As the Premier League’s return edges ever-closer, the financial repercussions of ending the season in the relegation zone might just have started to dawn on the league’s bottom six clubs. Although Norwich, Aston Villa and Bournemouth will reopen the season in the drop zone, Watford, West Ham and Brighton find themselves in an equally perilous position. Irony has befallen the Hammers’ restart plans.
Before the announcement that the Premier League would be restart on June 17, West Ham vice-chairman Karen Brady had led the charge against the league’s resumption plans. First, Brady proposed that the 2019/20 season should be anointed null and void. Brady’s decision to come out in favour of curtailment surprised few onlookers: the stench of self-interest was evident. Voiding the season would spare blushes in east London.
Once it became clear that the votes were not tallying in Brady’s column, a new campaign began in earnest. West Ham dominated the argument against the use of neutral venues, rallying upon notions of sporting integrity. The Premier League’s neutral venue proposal was beaten, a moment that seemed to suggest that the league’s restart plans had been kicked into the long grass. At the time, opposition to neutral venues was a proxy vote against Project Restart.
Three teams will be sent packing to the Championship in August
Much to the shock of the bottom six, Project Restart was revived. The Premier League will be resuming later this month and neutral venues will not be required. Football is back, following the blueprint laid down by the German and Austrian Bundesligas. Relegation remains on the table: three teams will be sent packing to the Championship in August.
There is certainly an irony to West Ham’s predicament. Since moving to the London Stadium four seasons ago, West Ham have pivoted from one crisis to the next. Unrest off the pitch has often been a distraction, although turmoil has frequently spilt over onto the playing surface. You will remember unsavoury scenes from a match at the London Stadium against Burnley.
West Ham’s move to Stratford has been unsuccessful. The club’s supporters were promised “next level” football; instead, West Ham have regressed since their final season at Upton Park. The London Stadium has been an unhappy hunting ground for the Hammers, they have been among the worst performers on home soil in the English football since 2017.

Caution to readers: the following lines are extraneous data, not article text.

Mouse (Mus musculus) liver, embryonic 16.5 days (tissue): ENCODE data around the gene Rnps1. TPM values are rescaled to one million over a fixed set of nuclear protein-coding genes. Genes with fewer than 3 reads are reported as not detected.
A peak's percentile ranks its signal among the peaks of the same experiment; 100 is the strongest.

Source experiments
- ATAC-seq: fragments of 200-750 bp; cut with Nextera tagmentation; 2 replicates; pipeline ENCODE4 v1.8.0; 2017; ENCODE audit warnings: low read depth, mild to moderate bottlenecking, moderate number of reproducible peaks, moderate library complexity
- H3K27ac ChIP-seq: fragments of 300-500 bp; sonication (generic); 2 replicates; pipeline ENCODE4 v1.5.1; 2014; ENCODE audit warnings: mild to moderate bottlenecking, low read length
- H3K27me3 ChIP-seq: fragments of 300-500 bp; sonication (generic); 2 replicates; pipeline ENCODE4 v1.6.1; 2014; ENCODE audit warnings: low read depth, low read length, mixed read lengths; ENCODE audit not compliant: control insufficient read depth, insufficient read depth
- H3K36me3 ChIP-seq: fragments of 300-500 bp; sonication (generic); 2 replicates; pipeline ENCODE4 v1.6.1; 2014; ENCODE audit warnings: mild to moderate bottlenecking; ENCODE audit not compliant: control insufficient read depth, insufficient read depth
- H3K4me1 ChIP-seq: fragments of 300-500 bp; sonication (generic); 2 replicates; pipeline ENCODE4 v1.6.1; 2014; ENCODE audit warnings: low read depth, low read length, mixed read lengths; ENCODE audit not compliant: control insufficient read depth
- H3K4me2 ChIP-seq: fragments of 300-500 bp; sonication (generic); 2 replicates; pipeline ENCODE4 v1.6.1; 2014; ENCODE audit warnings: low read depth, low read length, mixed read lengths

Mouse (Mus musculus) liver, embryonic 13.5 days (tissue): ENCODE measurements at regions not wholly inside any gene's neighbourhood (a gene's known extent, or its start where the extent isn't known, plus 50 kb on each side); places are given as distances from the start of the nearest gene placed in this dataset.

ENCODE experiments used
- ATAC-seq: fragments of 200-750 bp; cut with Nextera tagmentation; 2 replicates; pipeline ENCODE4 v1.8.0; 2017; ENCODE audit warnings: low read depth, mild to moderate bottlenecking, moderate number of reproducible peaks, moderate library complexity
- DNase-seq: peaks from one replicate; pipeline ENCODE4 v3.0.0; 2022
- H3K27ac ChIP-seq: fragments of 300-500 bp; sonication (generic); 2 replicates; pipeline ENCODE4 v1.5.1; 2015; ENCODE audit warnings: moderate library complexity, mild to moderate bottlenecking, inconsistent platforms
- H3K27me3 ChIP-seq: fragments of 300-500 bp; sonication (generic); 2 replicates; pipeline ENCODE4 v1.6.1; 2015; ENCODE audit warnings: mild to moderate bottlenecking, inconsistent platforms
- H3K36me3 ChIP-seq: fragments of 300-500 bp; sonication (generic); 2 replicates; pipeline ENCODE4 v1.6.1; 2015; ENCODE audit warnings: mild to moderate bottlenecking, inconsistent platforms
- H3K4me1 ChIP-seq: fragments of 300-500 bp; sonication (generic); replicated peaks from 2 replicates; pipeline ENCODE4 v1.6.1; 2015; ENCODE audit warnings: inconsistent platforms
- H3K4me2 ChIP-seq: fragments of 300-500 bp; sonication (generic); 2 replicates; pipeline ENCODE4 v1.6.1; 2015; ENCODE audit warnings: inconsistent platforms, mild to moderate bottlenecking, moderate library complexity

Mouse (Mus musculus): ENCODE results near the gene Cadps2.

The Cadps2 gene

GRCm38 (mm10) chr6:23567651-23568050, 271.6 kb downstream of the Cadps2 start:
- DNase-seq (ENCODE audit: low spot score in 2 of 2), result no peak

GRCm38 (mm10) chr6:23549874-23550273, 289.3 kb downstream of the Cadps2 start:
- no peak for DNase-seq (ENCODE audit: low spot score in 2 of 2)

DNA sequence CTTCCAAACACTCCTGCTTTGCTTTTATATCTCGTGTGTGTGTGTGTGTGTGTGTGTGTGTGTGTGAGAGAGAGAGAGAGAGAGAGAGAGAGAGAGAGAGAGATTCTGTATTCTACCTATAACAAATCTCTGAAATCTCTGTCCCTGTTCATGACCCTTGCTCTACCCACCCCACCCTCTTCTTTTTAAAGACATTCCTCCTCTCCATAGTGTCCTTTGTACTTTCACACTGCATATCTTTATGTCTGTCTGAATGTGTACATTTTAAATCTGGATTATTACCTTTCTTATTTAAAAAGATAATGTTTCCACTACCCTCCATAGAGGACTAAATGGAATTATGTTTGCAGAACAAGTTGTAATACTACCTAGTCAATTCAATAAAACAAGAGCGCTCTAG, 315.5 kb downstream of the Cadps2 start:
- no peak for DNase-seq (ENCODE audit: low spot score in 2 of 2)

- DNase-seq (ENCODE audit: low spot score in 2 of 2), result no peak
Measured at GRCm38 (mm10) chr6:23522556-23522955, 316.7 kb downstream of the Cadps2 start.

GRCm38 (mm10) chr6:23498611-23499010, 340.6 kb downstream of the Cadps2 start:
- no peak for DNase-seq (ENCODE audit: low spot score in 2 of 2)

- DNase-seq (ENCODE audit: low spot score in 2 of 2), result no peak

Clubs that play defensive football have suffered without fans
West Ham will thus be restarting the campaign without the support of their fans, at an empty stadium. You only have to look at the form book in the Bundesliga since German football resumed to notice a clear trend: home-field advantage has been eroded. Only Bayern Munich have prospered on home soil, while clubs that play defensive football have suffered without the support of a wall of noise.
David Wagner’s Schalke have been atrocious. Schalke – who have won just once since the Christmas break – and have struggled to find their step since the restart. Comparisons can be drawn between Schalke and West Ham: David Moyes’ side are equally defensive and similarly devoid of pace. Likewise, Union Berlin have struggled since the restart. The Bundesliga has proven that a deep block can only take you so far without the support of a siege mentality among spectators in the stadium.
West Ham face a difficult run to the end of the season: clashes against Manchester United (A), Chelsea (H), Tottenham (A) and Wolves (H) await the east London club. West Ham are set to face relegation rivals Aston Villa at home on the final day of the season. If trends from the Bundesliga are replicated in English football, West Ham are in grave danger of falling through the trap door.
Home advantage has been decimated in the behind closed-doors era
There are – however – glimmers of hope for West Ham. The league’s suspension has allowed several first team players to return to fitness, the club is yet to suffer a positive COVID-19 test and winnable matches are in the pipeline. West Ham will face Watford (H), Norwich (A), Burnley (H) and Newcastle (A) after the restart; if they are to stand any chance of beating the drop, the Hammers have to beat the teams around them in the standings.
There is an irony to West Ham’s plight. For so long, Karen Brady campaigned against the restart with such vigour. The club then seized upon the opportunity to oppose neutral venues. The Bundesliga has proven that home stadium advantage has been decimated in the behind-closed-doors era. If West Ham are relegated, the club will only have themselves to blame.